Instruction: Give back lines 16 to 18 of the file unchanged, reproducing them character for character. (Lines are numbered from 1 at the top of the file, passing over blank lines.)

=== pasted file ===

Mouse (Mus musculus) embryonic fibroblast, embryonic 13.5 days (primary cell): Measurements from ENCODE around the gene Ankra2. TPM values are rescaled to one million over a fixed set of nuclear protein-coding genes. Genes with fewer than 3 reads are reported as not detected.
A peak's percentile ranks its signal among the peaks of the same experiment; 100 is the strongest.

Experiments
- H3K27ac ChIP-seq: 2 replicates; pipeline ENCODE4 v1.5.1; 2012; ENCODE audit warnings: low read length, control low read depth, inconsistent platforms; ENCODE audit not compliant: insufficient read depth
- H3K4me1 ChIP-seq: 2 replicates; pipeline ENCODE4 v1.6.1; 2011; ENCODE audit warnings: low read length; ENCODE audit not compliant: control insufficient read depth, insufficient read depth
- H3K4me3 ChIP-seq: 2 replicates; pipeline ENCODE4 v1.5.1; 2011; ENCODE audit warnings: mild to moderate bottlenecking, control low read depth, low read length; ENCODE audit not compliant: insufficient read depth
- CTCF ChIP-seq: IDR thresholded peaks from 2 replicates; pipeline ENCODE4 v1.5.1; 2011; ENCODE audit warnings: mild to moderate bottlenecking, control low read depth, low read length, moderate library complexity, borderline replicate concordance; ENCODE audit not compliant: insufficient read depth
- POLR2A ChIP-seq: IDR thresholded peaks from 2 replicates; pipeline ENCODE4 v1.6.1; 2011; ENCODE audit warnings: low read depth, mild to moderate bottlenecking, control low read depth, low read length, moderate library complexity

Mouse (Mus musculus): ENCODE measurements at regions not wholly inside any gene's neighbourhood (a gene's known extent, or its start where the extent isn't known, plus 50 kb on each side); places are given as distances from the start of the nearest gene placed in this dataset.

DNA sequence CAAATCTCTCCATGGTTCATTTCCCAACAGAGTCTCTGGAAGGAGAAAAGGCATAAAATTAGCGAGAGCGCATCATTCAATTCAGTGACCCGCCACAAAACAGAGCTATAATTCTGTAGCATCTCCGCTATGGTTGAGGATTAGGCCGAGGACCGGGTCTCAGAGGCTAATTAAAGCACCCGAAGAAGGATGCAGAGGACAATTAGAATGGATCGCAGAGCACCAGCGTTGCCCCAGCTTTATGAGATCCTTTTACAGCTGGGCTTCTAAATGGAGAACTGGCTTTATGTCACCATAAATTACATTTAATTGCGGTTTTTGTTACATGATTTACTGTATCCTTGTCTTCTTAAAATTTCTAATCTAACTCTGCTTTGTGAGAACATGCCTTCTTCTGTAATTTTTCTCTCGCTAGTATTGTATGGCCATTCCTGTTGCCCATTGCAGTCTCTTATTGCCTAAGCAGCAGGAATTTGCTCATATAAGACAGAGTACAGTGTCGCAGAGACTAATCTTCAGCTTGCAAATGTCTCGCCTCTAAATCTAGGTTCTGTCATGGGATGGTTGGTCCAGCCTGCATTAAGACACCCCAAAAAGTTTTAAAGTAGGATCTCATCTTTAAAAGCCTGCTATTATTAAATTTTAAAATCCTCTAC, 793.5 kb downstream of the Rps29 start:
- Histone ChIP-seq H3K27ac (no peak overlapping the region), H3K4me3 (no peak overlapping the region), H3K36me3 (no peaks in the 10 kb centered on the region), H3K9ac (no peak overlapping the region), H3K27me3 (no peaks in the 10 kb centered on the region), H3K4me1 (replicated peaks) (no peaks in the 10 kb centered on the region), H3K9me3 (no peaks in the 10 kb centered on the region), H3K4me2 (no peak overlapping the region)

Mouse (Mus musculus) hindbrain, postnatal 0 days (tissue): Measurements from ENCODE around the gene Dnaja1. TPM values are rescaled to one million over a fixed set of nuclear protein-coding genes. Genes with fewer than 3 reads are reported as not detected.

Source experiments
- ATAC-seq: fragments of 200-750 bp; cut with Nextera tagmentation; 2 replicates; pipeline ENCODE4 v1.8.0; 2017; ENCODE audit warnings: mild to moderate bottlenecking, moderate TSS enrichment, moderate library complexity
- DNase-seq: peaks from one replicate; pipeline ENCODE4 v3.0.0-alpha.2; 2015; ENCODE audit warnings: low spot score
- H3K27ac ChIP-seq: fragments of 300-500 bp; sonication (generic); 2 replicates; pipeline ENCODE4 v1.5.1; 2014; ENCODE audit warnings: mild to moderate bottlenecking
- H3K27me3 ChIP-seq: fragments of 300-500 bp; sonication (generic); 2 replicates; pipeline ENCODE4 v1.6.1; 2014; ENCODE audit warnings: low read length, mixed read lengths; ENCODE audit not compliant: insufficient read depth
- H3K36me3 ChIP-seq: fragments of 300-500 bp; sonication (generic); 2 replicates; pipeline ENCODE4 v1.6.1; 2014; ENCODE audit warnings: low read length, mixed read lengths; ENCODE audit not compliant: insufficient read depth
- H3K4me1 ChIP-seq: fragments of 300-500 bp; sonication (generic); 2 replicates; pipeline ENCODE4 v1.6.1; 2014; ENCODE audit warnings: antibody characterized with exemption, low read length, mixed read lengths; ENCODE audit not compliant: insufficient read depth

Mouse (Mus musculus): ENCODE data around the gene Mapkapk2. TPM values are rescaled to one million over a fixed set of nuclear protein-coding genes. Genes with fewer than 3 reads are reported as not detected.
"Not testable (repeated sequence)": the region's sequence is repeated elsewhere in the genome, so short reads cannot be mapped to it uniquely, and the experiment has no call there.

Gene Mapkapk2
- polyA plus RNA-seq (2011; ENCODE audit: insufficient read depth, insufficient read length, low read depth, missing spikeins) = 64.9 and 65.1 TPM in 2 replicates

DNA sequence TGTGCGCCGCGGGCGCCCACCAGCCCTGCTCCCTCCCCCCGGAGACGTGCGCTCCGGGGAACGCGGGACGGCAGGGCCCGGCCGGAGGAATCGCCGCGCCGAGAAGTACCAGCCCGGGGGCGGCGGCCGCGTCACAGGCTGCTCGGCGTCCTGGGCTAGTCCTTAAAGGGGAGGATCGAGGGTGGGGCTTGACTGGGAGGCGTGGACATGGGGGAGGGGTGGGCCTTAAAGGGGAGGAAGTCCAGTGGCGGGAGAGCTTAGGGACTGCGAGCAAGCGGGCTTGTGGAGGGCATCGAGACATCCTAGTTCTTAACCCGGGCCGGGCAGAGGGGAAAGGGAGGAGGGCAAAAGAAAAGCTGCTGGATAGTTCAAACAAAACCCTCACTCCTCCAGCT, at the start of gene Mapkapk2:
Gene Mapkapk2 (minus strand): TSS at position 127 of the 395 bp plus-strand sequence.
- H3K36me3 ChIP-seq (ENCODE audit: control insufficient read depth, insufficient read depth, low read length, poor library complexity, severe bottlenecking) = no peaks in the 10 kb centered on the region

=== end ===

- H3K27ac ChIP-seq: fragments of 300-500 bp; sonication (generic); 2 replicates; pipeline ENCODE4 v1.5.1; 2014; ENCODE audit warnings: mild to moderate bottlenecking
- H3K27me3 ChIP-seq: fragments of 300-500 bp; sonication (generic); 2 replicates; pipeline ENCODE4 v1.6.1; 2014; ENCODE audit warnings: low read length, mixed read lengths; ENCODE audit not compliant: insufficient read depth
- H3K36me3 ChIP-seq: fragments of 300-500 bp; sonication (generic); 2 replicates; pipeline ENCODE4 v1.6.1; 2014; ENCODE audit warnings: low read length, mixed read lengths; ENCODE audit not compliant: insufficient read depth